Tuesday 21 November 2017

In my opinion: 'The tiger mother almost never praises a child; praising children makes them soft'

Mary Kenny

Mary Kenny

Who are the cleverest youngsters in the world? The OECD ratings, released in December, were unambiguous. In maths and the sciences, the Chinese are top of the league tables. Ireland came 21st. Even in literacy, the Irish had slipped from a previous fifth place to a current 17th.

Must try harder!

So, is the Chinese way of raising children the template for the future? The impact of Amy Chua's book, 'Battle Hymn of the Tiger Mother', indicates that Chinese methods are a hot talking point. The young mothers I know are certainly talking about it -- and resolving to put some of its theories into practice. I hear them saying that in the western world, we are too indulgent to children, too anxious to please them and make their lives easy.

"Remember a birthday card I painted for you when I was about six?" I heard a young mum say to her own father. Yes, he remembered. "It was laughably bad. You should have handed it right back to me and said, 'You can do much better than that'. Instead you said, 'Darling, that's lovely!'"

"I was only trying to be encouraging," said the dad. "That's what you should do for children -- encourage them!"

"No!" said the daughter. "You should be strict with them, and demand high standards from them. That's what the Chinese do. Haven't you read about 'Tiger Mother'?"

The Tiger Mother cult -- describing the Chinese way of parenting -- says that only by being strict and demanding can parents raise successful children.

Amy Chua, a Chinese immigrant to the United States (and a professor), invokes this 'extreme parenting' which is the Chinese tradition. A Chinese mother will say to an overweight daughter, "Hey, fatty, lose some weight!" They will disparage their children by calling them "garbage" and accuse their kids of laziness. "Why is the rest of the class getting ahead of you?" They lambaste youngsters for losing at anything competitive and ban them from watching TV, from sleepovers or from messing around with recreational projects.

Music is a must for the Tiger Mother because the piano and violin mean practice, practice, practice, and that involves discipline -- the central plank of Chinese values. If a child does not achieve their music grades, the mother may throw out a toy, or has even been known to burn stuffed animals or give away a much-loved doll's house as a punishment.

The Tiger Mother almost never praises a child; praising children makes them soft. Seldom are the children allowed pets -- a pet might distract from the iron discipline that is deemed necessary to achieve.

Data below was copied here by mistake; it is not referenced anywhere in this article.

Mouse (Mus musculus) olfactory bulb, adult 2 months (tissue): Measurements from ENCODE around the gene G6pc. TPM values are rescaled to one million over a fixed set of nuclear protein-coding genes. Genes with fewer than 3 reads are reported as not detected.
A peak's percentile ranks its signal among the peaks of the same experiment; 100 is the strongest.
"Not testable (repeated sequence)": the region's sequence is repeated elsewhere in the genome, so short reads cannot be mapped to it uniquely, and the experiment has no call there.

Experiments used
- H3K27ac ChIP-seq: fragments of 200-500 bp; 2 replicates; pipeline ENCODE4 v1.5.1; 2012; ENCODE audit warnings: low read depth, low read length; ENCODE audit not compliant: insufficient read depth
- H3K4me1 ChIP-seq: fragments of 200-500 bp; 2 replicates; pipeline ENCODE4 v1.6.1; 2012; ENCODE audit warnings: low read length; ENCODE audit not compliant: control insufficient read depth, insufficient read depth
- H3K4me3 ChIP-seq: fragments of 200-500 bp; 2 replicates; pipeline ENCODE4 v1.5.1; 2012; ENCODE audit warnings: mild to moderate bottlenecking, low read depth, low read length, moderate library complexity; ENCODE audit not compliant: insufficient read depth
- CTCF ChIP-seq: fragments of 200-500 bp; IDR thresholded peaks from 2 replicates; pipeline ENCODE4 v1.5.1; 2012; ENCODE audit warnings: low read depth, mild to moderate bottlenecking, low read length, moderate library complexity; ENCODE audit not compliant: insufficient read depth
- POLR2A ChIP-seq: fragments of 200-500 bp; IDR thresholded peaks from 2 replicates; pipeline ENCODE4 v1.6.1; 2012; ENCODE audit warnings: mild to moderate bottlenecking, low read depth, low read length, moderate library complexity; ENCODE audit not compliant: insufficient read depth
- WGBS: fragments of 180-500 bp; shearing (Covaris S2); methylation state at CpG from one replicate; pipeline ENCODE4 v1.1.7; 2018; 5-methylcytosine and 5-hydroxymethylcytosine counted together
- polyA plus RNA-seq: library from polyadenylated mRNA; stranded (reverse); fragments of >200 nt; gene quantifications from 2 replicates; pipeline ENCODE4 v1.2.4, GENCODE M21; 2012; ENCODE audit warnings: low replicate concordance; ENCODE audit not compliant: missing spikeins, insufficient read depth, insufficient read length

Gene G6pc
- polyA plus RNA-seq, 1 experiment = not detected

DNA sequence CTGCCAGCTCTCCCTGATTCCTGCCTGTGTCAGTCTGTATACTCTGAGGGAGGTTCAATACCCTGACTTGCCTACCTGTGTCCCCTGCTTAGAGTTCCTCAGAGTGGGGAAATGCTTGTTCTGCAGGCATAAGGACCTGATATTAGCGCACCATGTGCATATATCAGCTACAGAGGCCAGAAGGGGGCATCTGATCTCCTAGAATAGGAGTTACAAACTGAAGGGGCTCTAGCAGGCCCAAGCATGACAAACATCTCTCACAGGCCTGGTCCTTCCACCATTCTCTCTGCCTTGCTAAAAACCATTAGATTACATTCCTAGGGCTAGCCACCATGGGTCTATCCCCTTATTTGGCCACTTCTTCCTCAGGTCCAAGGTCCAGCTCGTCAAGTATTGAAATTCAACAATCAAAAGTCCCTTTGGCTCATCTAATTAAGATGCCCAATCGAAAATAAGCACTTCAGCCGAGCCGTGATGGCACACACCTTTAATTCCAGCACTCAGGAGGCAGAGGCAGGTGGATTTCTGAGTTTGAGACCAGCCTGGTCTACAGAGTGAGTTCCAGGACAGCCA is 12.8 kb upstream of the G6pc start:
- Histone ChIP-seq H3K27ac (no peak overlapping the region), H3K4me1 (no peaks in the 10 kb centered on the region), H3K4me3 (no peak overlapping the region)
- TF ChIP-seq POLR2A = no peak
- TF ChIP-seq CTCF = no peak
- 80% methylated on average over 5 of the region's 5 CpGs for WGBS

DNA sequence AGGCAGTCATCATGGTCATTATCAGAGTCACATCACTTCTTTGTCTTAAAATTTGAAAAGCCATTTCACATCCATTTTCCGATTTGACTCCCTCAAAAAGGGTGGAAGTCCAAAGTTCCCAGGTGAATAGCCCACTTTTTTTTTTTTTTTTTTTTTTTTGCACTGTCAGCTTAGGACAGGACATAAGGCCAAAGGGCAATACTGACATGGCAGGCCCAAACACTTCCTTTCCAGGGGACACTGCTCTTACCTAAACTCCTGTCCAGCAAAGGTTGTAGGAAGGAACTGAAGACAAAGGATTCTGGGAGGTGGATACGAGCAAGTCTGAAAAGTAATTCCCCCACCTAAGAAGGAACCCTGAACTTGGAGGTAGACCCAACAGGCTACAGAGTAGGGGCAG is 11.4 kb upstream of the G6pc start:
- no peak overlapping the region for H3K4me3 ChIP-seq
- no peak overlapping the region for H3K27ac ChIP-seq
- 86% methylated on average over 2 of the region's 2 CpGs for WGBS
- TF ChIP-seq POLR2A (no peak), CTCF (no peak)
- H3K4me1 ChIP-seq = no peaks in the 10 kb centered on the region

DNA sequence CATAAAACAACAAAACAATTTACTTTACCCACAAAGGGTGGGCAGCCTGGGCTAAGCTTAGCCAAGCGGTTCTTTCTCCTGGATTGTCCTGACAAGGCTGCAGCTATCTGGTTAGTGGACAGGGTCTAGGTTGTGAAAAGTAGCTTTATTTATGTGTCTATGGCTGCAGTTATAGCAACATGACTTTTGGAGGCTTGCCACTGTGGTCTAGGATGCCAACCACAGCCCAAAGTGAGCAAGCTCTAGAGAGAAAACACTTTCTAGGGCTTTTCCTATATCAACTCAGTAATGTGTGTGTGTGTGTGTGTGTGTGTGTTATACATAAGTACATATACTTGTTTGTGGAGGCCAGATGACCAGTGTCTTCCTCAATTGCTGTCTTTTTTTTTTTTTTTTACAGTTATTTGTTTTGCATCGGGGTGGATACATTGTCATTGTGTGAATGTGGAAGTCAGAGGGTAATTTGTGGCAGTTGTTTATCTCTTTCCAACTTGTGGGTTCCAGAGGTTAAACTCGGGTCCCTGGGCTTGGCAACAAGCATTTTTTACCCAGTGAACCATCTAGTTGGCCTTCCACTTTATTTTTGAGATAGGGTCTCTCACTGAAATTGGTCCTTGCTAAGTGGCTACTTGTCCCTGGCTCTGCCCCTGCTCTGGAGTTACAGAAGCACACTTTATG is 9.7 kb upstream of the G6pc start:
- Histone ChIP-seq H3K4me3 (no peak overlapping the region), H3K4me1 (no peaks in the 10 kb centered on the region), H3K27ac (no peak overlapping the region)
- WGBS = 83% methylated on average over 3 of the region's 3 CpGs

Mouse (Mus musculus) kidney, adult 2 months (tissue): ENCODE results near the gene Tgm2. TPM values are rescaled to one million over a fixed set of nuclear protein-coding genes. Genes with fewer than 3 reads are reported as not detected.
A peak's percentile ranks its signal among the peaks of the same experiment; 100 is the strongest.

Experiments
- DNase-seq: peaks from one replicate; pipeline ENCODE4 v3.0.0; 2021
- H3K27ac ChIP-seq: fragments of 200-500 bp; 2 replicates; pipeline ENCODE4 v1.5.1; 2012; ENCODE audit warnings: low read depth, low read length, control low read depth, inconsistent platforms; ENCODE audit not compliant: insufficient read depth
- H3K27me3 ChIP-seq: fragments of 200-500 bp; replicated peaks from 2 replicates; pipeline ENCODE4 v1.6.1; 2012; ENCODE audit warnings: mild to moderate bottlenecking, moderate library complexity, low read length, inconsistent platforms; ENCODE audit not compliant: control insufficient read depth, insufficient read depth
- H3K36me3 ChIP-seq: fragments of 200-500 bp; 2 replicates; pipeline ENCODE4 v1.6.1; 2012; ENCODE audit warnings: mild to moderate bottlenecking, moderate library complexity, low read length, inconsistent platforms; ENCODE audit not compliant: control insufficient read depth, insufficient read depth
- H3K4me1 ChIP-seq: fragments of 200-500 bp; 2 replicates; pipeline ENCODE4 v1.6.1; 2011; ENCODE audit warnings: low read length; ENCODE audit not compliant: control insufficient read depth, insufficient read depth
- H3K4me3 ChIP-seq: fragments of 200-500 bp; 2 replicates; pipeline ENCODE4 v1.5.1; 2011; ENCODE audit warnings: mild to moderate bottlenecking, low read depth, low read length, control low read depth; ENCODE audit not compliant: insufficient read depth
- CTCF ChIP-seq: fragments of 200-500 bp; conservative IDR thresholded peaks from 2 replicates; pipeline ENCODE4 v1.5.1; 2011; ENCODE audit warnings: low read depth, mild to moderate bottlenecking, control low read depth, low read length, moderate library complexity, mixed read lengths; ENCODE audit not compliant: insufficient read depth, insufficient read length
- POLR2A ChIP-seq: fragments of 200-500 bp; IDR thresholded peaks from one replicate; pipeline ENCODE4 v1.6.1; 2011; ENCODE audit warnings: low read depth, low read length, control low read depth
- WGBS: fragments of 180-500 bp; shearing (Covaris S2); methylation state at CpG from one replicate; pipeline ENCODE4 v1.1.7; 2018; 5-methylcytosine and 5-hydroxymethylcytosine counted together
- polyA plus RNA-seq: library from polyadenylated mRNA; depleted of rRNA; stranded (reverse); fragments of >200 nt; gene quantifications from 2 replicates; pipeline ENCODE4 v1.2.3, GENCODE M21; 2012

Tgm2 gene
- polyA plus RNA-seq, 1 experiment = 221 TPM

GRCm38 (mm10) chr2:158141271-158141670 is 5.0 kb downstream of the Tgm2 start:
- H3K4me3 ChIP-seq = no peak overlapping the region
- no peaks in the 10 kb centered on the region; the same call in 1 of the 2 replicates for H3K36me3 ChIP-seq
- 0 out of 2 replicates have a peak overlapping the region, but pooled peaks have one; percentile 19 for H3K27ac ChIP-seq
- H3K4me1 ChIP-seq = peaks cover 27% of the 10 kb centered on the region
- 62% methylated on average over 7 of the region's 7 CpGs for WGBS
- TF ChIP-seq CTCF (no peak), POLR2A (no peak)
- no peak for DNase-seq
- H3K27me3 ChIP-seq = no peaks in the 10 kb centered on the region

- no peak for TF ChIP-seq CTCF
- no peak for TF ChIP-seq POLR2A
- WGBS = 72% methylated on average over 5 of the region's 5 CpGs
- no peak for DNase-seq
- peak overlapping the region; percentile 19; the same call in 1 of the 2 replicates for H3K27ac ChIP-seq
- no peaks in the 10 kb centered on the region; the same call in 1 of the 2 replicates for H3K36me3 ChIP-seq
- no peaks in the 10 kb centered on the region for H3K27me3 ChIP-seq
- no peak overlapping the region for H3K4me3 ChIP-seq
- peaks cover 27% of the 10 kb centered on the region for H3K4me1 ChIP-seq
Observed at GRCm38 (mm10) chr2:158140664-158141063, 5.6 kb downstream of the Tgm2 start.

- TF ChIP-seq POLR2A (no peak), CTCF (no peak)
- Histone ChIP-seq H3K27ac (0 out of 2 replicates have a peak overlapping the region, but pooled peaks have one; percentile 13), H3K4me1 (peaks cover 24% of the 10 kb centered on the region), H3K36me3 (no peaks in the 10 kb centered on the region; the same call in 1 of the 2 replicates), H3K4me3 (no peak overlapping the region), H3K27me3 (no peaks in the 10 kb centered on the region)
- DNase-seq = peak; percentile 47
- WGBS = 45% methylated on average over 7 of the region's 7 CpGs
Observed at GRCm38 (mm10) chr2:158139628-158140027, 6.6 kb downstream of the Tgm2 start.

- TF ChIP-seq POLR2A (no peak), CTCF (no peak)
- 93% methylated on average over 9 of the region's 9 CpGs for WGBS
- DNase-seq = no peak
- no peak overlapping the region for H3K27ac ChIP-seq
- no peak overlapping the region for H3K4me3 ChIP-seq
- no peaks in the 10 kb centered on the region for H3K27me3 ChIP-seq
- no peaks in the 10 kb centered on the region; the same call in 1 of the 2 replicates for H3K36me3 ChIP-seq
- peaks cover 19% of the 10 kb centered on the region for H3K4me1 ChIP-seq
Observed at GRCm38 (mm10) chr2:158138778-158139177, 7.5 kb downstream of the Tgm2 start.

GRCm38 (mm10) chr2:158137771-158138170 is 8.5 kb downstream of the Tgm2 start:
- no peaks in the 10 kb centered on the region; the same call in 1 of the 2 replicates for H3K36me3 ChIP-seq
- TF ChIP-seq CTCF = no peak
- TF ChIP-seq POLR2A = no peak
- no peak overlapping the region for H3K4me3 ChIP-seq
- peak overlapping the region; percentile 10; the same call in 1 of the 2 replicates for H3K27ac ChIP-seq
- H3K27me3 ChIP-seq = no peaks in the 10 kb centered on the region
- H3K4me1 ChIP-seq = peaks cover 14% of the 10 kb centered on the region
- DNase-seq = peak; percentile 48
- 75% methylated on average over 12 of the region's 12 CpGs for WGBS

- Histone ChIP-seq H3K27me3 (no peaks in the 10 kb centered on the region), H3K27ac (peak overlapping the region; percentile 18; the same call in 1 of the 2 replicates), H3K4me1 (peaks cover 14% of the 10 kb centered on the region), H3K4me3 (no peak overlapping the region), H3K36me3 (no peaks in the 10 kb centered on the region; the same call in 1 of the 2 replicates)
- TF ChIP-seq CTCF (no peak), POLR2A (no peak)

To many western sensibilities, the Tiger Mother methods are cruel, mean-spirited and inhumane. But defenders of the Chinese tradition point out that their attitudes get results: thus are the Chinese consistently top of the world league in academic achievement, while many western nations are slipping down the ranks relentlessly (Britain is fast heading for 25th place in literacy, it seems.)

Some social analysts even say this is why the global future belongs to the Chinese -- because they raise their kids in a tough and disciplined way, not in the liberal and indulgent manner which fusses anxiously about 'self-esteem'.

But wait a minute. There is something familiar about this Tiger Mother approach to child development. Traditional Irish methods of child-rearing were not that dissimilar.

Discipline was greatly underlined as a principle of child-rearing, and the traditional lore of the Irish elders often reiterated the old adage 'Spare the rod and spoil the child'. Chastisement that now constitutes physical abuse and legal assault was, in the not very distant past, regarded as part of character formation.

Children were never praised, for fear it would 'turn their heads'. There was a positive horror of spoiling a child, for fear of producing a 'ne'er-do-well'. I cannot remember a single episode in my own childhood when anyone in authority said anything encouraging to me. Teachers specialised in the sarcastic sneer and the flinty put-down. Self-esteem just didn't figure: the important issue was that you must be corrected from your wayward path.

You had to get permission to do anything and everything. Your friends and companions had to be scrutinised to ensure they were not a bad influence.

And indeed, I did have a doll's house taken away from me when I was about eight. It wasn't done as a punishment, but to make me practise Christian charity and not be selfish about personal possessions.

Tiger Mother parenting certainly had its own Irish version just a couple of generations ago. And was it a success? Well, it certainly prepared you to accept life's hardships and to absorb the message that you had to survive by your own efforts. But it could be cold and cruel on more delicate souls, and it could empower sadistic individuals to do their worst.

Yet the cleverer the Chinese nation -- and diaspora -- becomes, the more that we will examine Tiger Mother methods as a corrective to some of the over-liberal approaches to child-raising that have come to dominate western child psychology. It is the young mothers who are exploring Amy Chua's ideas and applying some of them, perhaps in more measured form, to the raising of the next generation.

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